The Master Guide to Hawaii Travel Restrictions & Testing for COVID-19
hawaii travel restrictions

The Master Guide to Hawaii Travel Restrictions & Testing for COVID-19

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Hawaii officially restarted travel back in mid-October. But months later, getting in isn’t as easy as you may hope.

Hawaii ditched its mandatory quarantine for travelers so long as they present a recent negative COVID-19 test – welcome news for anyone hoping to return to the islands. But scan through Hawaii travel restrictions at the Hawaii State Department of Health regulations, and working out exactly what will be required to enter isn’t easy. Worse yet, the restrictions continue to change, with increasing restrictions for inter-island travel and caveats about getting a test.

What does it all mean? We’ll break down Hawaii travel restrictions make sure you’ve got it all squared away for your next trip to Hawaii – whether it’s next month or next year.

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What are Hawaii’s travel requirements?

Hawaii is now allowing travelers to come to the state and skip a 10-day quarantine if they present a negative COVID-19 test. But not just any COVID-19 test will do.

The COVID-19 test must be an FDA approved NAAT test from a CLIA approved laboratory taken no more than 72 hours prior to your final flight to Hawaii.

But that’s not all: Results also must be uploaded to Hawaii’s Safe Travels account prior to departure. That’s a change, as Hawaii previously allowed travelers who hadn’t received a test result yet to fly to Hawaii and quarantine upon arrival until the results come in. Now, they’ll be required to quarantine for 10 days – or may even be denied boarding.

When you upload your results you will get a QR code that will be used upon arrival in Hawaii. Travelers will also need to fill out a travel and health form and may get their temperatures checked upon arrival.

Hawaii Travel restrictions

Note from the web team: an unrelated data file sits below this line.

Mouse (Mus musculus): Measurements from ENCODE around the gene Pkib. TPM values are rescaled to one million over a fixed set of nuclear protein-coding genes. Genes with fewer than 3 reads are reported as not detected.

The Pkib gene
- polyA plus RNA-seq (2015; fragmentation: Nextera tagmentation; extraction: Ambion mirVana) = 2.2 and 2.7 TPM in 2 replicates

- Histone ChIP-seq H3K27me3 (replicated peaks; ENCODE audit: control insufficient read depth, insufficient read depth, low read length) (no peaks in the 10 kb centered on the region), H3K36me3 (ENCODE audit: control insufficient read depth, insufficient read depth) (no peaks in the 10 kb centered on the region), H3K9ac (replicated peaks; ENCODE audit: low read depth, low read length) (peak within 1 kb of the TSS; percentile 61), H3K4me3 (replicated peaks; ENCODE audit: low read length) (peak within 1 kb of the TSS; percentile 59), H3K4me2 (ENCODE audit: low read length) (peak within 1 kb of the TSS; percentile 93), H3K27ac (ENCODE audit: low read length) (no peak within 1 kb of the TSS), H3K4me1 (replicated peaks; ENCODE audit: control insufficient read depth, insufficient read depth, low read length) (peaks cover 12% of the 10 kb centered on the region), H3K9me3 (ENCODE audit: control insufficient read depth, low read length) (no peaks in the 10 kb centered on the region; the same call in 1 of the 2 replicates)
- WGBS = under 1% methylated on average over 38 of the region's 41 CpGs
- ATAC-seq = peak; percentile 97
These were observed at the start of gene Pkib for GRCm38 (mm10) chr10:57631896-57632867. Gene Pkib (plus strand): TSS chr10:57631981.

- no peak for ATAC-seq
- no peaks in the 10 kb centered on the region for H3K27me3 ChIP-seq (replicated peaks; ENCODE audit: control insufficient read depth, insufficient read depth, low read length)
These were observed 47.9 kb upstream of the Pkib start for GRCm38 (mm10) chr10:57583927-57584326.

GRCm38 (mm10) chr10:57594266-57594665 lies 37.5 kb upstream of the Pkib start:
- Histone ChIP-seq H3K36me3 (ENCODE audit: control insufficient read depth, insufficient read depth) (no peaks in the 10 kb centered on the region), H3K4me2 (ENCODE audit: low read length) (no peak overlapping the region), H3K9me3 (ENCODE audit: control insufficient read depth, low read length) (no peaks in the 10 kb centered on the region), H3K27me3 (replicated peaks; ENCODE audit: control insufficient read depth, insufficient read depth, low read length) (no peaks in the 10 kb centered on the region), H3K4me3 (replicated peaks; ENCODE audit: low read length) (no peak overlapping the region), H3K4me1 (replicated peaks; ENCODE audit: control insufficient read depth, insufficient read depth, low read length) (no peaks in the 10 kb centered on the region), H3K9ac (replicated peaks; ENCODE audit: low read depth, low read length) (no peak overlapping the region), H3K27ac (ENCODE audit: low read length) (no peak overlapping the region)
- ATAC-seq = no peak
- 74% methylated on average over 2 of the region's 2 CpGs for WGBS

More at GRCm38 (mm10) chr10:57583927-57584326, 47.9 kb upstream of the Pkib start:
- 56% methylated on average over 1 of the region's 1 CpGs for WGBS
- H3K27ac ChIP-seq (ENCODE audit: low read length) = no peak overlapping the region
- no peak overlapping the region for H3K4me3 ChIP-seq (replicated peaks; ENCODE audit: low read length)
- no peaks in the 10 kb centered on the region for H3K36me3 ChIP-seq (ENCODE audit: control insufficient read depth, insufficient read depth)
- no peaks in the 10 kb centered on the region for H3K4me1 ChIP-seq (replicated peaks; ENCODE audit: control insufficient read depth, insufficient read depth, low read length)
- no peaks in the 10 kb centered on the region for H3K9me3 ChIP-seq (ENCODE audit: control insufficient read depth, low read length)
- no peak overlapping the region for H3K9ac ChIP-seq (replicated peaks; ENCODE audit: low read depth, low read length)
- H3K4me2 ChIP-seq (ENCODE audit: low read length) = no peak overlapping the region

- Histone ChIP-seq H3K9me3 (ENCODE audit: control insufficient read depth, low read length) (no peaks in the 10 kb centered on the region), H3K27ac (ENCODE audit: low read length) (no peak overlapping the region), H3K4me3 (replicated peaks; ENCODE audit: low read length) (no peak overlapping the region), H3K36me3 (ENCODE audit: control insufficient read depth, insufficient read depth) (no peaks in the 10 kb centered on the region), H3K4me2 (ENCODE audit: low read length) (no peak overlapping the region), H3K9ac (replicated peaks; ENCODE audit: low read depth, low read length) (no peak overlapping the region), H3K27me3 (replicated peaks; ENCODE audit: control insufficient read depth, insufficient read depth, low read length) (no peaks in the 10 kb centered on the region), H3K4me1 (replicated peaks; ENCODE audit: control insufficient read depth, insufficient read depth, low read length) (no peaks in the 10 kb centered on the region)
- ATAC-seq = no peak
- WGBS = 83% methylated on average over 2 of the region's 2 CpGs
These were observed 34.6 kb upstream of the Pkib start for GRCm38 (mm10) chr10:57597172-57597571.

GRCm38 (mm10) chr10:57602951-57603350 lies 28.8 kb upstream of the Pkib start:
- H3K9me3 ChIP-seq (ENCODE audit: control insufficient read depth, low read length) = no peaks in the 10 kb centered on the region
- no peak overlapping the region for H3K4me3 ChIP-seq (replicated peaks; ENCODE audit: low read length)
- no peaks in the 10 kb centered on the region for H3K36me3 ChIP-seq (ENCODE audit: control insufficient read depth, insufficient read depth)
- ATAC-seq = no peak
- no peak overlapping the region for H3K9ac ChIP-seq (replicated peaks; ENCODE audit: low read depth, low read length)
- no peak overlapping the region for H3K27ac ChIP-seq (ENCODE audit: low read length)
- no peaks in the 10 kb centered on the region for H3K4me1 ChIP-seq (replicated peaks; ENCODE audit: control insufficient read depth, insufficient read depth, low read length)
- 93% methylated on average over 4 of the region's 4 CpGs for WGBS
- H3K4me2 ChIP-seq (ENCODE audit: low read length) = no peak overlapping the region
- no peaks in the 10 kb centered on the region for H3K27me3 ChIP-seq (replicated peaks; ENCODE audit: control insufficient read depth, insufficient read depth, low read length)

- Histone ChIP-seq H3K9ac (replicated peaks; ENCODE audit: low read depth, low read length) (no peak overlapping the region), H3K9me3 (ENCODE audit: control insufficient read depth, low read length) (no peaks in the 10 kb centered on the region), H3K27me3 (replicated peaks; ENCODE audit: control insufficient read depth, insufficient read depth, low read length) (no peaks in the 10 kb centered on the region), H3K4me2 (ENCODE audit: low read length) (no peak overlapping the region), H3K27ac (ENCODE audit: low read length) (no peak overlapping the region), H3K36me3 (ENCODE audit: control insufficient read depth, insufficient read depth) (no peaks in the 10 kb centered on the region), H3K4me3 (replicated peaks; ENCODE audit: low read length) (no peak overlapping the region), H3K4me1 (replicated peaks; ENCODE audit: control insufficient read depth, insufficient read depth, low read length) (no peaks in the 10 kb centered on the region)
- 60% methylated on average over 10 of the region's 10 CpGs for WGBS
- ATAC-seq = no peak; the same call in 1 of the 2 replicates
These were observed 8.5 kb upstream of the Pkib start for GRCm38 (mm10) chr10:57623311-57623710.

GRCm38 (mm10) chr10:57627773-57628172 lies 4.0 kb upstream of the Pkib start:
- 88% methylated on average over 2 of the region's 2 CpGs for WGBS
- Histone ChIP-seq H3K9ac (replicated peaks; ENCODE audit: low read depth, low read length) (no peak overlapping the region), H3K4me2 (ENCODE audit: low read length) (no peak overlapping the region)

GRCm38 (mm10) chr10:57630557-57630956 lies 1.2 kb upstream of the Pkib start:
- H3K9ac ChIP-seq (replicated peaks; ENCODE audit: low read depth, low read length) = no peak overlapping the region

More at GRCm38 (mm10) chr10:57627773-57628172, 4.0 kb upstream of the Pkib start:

In addition, each island has its own restrictions. Whether you are traveling directly to an island or planning on doing some island hopping, make sure you know the requirements.

If you are going to Maui or The Big Island (Hawaii) you will need to get a COVID-19 test 72 hours prior to arrival. That’s true regardless of where you are coming from. This means if you are spending time anywhere else in Hawaii prior to going to these islands you will need to get a COVID-19 test 72 hours prior to arriving in either of these islands. This is in addition to the COVID-19 test you took prior to arriving in the state.

Kauai has a 10-day quarantine in place with a few exceptions allowed. Travelers may shorten the 10-day quarantine to three days if they stay at a “resort bubble” for 72 hours and receive a negative COVID-19 test after that time. Or travelers that have been elsewhere in the state of Hawaii longer than 72 hours can take another approved COVID-19 test prior to heading for Kauai and bypass quarantine.


What kind of test do I need? Where can I get tested?

To enter Hawaii, you’ll need an FDA-approved NAAT test from a CLIA approved laboratory – and it must be from one of Hawaii’s trusted travel partners. So what does that mean?

There are three main types of testing for COVID-19: molecular diagnostic, rapid antigen, and antibody testing. Antibody testing only confirms whether you previously had COVID-19 – not whether you’re currently infected. And that’s not an approved diagnostic test.

The NAAT testing Hawaii requires stands for “nucleic acid amplification test.” This is a molecular diagnostic testing method that amplifies the DNA of the virus. This is the most accurate type of testing – and can take the longest for results. And yes, the PCR (polymerase chain reaction) tests you see everywhere do satisfy these requirements. Watch our YouTube video and see what it’s like for yourself:


Read more: The Master Guide to COVID-19 Testing for Travelers


Where can I get an approved test?

Not just any test will do.

Hawaii currently requires you to present a test from one of its Trusted Testing and Travel Partners. Any other test will be rejected. Luckily, the list of approved options is long and continues growing, with more than 24 options on the mainland U.S.